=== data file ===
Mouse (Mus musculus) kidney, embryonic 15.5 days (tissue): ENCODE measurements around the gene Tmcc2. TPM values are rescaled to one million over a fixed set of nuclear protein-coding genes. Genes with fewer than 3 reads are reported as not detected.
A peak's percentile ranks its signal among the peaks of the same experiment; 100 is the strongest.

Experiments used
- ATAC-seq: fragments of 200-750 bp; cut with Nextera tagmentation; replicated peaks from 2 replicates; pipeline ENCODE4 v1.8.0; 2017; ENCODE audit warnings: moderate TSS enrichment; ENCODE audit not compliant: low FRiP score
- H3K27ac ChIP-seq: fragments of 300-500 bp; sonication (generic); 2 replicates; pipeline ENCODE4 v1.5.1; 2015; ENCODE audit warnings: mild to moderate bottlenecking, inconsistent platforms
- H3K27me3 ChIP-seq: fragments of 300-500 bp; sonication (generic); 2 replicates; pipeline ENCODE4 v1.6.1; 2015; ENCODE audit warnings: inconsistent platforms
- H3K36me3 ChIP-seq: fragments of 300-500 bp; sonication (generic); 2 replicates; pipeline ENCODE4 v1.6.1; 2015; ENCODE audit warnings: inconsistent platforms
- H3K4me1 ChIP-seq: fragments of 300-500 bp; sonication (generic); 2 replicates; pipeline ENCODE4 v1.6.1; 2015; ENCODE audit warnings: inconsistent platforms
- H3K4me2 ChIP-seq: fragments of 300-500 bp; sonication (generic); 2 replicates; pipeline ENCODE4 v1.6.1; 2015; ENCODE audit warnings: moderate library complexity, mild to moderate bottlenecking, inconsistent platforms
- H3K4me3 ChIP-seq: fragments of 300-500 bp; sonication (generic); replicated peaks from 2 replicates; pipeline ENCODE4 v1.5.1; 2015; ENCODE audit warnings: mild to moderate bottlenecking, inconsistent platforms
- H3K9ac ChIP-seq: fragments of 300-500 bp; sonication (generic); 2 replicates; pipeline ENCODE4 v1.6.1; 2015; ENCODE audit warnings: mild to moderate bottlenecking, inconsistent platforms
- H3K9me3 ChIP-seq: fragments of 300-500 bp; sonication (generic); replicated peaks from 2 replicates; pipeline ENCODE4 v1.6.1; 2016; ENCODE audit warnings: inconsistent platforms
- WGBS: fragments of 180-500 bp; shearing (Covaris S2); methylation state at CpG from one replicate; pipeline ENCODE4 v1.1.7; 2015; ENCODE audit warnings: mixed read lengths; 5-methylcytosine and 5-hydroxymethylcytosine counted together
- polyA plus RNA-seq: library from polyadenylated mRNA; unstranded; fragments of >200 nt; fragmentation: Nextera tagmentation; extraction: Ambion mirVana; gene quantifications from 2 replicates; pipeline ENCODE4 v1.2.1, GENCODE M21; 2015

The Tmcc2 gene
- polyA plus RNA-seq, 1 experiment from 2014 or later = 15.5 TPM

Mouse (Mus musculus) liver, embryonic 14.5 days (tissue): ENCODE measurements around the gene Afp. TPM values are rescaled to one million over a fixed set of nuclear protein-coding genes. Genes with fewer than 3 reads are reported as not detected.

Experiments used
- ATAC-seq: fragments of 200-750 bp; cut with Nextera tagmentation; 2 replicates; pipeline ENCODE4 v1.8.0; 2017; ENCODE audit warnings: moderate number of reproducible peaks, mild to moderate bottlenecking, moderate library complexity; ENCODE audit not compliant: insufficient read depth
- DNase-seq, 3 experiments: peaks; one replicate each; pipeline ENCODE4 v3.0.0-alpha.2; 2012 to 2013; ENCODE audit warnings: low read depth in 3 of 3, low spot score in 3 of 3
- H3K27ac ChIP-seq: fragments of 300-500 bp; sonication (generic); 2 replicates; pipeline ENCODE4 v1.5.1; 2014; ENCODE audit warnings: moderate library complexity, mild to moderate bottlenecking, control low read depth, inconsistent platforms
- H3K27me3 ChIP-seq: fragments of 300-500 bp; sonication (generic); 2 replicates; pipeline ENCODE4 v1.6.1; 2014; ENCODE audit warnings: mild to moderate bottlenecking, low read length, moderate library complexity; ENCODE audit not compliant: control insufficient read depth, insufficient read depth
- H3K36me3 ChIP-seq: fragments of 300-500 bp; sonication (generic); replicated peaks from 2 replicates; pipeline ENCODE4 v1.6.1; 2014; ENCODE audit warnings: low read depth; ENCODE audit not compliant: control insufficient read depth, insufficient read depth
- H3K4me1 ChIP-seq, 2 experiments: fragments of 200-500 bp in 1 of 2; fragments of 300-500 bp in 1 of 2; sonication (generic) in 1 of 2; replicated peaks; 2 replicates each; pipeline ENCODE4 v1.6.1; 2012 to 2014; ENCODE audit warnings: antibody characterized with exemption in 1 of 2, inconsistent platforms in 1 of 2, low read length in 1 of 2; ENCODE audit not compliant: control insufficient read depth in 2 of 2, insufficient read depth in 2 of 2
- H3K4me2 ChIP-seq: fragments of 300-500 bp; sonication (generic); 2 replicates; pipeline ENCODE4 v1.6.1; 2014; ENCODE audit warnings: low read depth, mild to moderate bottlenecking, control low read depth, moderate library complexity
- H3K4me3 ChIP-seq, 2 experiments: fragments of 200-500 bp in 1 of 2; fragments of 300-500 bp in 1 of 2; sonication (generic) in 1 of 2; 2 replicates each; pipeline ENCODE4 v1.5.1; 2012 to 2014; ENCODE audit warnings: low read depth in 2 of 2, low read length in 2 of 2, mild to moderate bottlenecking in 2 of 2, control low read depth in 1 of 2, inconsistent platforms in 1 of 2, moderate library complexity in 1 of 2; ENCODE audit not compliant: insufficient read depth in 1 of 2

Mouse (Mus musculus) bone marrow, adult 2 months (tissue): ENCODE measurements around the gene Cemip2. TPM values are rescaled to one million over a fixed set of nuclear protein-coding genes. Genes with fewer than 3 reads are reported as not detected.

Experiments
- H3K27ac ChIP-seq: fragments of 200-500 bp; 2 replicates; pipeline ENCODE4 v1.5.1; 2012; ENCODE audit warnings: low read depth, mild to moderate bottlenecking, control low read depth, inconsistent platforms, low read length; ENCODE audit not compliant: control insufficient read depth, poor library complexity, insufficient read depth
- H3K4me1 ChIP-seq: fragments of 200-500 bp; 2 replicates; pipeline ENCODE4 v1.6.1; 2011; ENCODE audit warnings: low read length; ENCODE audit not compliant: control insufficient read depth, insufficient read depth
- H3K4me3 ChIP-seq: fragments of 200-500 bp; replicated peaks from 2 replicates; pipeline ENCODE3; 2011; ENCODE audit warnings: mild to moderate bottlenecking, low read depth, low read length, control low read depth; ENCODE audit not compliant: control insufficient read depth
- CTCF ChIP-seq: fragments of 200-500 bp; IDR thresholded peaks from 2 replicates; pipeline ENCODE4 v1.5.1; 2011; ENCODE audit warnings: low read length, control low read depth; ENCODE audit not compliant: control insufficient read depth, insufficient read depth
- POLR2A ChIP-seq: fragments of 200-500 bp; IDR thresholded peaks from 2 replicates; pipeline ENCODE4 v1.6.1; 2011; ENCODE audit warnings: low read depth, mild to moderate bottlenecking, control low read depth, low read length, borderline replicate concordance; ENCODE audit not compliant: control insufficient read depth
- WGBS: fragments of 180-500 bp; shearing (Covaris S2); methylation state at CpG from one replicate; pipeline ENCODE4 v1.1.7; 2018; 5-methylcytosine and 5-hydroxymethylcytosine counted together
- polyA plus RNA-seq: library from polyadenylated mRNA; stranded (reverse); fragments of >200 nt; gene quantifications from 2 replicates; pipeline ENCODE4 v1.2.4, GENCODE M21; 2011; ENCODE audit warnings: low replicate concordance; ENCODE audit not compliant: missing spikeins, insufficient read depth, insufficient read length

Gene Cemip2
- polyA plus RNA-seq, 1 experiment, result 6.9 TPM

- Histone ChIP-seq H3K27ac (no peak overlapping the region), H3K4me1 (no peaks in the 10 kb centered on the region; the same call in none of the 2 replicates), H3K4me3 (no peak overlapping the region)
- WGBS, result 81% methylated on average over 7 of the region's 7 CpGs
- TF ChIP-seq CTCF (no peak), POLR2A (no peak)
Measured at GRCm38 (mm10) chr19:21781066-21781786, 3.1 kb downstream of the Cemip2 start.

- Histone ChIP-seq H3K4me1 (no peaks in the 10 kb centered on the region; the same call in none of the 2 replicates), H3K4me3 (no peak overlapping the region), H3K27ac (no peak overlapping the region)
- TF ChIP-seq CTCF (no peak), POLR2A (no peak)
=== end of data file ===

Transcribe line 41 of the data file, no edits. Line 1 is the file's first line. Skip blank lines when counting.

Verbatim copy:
Measured at GRCm38 (mm10) chr19:21781066-21781786, 3.1 kb downstream of the Cemip2 start.